Native PAGE of DNA

In the absence of denaturants double stranded DNA retains its double helical structure, which gives it a rodlike form as it migrates through a gel (for non-denaturing electrophoresis of single stranded DNA, see SSCP Analysis). Double stranded DNA of up to 1000 bp can be separated on polyacrylamide gels. DNA over 1kb is generally fractionated on agarose gels.

As with single stranded DNA, double stranded DNA has a uniform negative charge density imparted by the phosphate linkages in its nucleotide backbone. As a result it has a free solution mobility (in the absence of any sieving matrix) which is independent of the size of the molecule. In a sieving medium such as polyacrylamide or agarose, the relative mobility of any given molecule is determined by its ability to find a path through the gel pores. This is a linear function of the effective radius of the molecule, which can be empirically demonstrated to be related to the logarithm of the molecular weight. Thus, on a gel of particular porosity, the migration distance of a given fragment is proportional to the logarithm of its molecular weight (log mw).

Mobility vs. log mw
Electrophoretic mobility versus log mw.

 

Effective Separation Ranges vs. Gel Percentages

(Native 29:1 Acrylamide:BisAcrylamide)

Gel %Size Range (bp)
41000-2000
670-450
860-460
1050-300
1240-200

 

The proportionality of log mw with mobility holds within certain limits. At some small size, a molecule is no longer sieved effectively by the gel, and all molecules of that size and smaller migrate at the same rate. At some extremely large molecular size, the DNA molecule is unable to find a path through the gel, and all molecules at or above this size migrate at the same near zero rate.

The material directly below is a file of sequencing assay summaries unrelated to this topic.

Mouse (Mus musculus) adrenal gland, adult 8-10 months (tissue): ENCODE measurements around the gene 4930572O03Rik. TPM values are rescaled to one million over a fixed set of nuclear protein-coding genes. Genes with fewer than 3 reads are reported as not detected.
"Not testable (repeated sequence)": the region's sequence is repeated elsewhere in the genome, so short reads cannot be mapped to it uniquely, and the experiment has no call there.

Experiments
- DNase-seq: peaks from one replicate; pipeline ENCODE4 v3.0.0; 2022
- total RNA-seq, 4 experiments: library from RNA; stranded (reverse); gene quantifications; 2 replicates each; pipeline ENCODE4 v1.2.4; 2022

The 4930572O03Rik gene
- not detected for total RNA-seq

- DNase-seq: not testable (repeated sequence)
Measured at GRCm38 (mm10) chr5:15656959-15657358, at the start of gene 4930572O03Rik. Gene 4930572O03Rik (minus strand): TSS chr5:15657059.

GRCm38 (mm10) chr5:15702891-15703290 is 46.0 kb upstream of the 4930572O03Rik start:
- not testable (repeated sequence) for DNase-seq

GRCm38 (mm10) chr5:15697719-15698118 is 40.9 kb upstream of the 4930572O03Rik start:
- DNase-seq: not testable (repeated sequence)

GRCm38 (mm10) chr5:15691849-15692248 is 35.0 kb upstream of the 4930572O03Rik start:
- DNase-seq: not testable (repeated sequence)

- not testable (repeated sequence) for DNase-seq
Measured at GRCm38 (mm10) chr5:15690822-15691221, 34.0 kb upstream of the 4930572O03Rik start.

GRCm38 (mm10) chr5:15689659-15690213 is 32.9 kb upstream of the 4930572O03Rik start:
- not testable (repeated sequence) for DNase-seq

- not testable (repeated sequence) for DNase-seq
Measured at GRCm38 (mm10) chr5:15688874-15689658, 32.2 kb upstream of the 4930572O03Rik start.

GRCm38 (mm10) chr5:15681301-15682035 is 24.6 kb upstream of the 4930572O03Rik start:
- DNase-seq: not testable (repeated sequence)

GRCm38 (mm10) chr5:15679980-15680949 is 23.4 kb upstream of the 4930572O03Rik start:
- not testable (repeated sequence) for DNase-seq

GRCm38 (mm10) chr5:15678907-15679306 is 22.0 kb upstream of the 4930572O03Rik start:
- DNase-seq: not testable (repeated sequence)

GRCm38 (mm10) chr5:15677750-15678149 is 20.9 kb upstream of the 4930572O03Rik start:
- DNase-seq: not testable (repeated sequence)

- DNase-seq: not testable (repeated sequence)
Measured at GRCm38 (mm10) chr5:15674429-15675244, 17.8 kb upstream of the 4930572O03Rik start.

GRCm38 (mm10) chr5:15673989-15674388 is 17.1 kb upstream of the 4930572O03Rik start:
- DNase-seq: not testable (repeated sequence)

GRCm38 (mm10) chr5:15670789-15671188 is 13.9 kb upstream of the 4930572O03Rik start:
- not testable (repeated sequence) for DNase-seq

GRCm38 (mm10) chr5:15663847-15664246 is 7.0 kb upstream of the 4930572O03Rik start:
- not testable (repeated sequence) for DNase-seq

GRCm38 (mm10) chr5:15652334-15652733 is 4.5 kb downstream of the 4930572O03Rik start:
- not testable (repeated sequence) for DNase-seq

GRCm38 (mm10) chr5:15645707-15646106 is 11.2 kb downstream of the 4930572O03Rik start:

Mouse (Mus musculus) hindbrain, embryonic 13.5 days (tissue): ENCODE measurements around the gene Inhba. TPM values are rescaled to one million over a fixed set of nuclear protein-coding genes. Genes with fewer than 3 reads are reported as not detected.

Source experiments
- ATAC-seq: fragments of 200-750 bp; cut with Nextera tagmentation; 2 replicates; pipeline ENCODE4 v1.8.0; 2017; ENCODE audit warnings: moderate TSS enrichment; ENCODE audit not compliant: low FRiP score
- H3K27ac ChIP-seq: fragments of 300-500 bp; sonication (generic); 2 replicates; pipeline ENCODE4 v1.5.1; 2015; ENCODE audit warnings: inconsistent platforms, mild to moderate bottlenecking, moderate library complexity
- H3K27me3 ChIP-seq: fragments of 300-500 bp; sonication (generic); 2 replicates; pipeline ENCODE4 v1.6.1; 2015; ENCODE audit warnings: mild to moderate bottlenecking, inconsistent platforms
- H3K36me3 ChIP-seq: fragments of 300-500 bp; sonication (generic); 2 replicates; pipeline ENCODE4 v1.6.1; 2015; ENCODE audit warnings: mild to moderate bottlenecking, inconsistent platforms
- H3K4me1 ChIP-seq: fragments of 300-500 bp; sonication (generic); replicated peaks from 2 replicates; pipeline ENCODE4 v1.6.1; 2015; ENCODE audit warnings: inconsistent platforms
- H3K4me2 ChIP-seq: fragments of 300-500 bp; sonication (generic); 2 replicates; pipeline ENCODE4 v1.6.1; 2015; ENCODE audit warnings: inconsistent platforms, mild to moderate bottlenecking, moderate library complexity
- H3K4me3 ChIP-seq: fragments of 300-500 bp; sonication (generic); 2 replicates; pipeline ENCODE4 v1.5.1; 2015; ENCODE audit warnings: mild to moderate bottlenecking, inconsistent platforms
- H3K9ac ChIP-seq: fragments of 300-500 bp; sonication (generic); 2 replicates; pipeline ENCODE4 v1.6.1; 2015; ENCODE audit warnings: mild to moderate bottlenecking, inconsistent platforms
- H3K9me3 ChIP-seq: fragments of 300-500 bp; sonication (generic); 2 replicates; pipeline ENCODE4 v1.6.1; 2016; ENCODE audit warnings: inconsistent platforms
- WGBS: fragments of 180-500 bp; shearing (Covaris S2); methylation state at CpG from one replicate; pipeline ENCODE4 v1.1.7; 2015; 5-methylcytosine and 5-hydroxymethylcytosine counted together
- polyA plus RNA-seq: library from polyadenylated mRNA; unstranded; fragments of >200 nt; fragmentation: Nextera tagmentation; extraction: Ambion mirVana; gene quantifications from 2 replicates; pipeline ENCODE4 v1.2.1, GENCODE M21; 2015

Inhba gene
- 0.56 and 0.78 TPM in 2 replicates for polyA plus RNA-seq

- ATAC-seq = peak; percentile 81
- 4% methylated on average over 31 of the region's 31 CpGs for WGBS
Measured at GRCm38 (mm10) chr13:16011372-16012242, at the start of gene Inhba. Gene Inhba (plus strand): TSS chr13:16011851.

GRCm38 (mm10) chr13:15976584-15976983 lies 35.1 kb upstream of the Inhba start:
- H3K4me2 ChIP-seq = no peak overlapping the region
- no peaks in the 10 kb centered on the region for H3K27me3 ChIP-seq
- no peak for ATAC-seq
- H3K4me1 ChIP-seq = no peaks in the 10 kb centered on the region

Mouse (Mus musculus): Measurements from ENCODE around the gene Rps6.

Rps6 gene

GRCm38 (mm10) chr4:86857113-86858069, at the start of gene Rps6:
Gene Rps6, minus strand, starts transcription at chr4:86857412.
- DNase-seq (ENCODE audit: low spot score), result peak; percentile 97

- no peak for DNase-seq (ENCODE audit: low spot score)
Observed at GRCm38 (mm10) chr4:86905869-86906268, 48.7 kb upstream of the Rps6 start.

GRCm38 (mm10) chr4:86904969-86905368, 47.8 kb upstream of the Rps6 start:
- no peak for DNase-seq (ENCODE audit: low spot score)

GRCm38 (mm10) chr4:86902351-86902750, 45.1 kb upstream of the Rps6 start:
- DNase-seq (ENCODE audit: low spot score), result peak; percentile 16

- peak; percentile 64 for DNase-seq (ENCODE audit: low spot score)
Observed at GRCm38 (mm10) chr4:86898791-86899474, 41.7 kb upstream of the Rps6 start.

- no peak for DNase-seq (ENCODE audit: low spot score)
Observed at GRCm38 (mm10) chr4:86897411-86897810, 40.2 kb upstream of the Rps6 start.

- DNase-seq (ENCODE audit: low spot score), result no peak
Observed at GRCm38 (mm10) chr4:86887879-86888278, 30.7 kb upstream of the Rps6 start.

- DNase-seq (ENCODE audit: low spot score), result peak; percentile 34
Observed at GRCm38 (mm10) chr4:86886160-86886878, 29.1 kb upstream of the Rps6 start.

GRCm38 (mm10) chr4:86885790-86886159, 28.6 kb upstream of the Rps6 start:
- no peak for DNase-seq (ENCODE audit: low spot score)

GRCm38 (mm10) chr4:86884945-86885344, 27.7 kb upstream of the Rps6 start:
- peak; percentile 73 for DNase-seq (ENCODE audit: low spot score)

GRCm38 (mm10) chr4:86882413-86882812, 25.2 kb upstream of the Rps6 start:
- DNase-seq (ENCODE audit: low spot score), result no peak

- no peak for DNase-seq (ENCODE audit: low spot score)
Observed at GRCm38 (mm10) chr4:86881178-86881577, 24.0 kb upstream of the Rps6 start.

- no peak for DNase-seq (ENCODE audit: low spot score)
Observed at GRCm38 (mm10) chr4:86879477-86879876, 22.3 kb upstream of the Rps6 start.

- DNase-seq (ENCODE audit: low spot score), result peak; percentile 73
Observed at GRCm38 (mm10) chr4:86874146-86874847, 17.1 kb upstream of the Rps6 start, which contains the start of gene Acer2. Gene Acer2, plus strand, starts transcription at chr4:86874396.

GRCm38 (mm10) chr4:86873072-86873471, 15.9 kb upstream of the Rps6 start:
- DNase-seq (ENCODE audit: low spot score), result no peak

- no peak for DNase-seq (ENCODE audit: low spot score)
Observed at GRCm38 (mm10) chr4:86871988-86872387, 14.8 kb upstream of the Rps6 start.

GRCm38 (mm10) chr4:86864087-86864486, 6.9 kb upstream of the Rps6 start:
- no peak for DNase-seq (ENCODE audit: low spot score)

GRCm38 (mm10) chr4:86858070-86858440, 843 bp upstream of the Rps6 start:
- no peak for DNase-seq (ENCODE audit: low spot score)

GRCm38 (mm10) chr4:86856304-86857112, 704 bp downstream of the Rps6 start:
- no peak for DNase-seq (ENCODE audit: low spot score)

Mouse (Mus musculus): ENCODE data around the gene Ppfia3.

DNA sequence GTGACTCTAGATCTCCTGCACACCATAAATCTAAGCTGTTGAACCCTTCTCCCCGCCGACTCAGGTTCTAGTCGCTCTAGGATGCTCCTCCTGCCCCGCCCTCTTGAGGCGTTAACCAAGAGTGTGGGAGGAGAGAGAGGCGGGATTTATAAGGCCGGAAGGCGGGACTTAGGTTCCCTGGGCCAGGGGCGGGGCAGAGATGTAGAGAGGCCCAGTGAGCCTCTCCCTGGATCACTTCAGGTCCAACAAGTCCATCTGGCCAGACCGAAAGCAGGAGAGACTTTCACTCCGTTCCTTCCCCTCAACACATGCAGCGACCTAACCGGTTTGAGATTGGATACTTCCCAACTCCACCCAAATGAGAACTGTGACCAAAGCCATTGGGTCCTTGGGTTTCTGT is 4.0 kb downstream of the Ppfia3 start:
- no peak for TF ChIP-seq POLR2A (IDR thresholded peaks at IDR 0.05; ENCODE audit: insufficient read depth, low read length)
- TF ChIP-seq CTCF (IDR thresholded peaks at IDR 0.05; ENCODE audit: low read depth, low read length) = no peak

The mobility of double stranded DNA may also be affected to some extent by the sequence of bases. Certain sequences cause bending of the helical structure, which can cause anomalously slow migration of the fragment. (Such altered mobilities serve as a basis for separation in heteroduplex analysis). Such anomalies cause problems for the determination of molecular weight with nondenaturing PAGE. The size of a fragment can be much more reliably assigned with denaturing PAGE.

DNA PAGE gels are generally run in TBE buffer, which has a high buffering capacity. TAE may also be used, but its lower buffering capacity heads to buffer exhaustion and pH changes in the gel during protracted runs. The voltages used are relatively low, around 5V/cm. With higher voltage, larger DNA molecules show a disproportionate increase in mobility, leading to a compression of bands in the higher size range.

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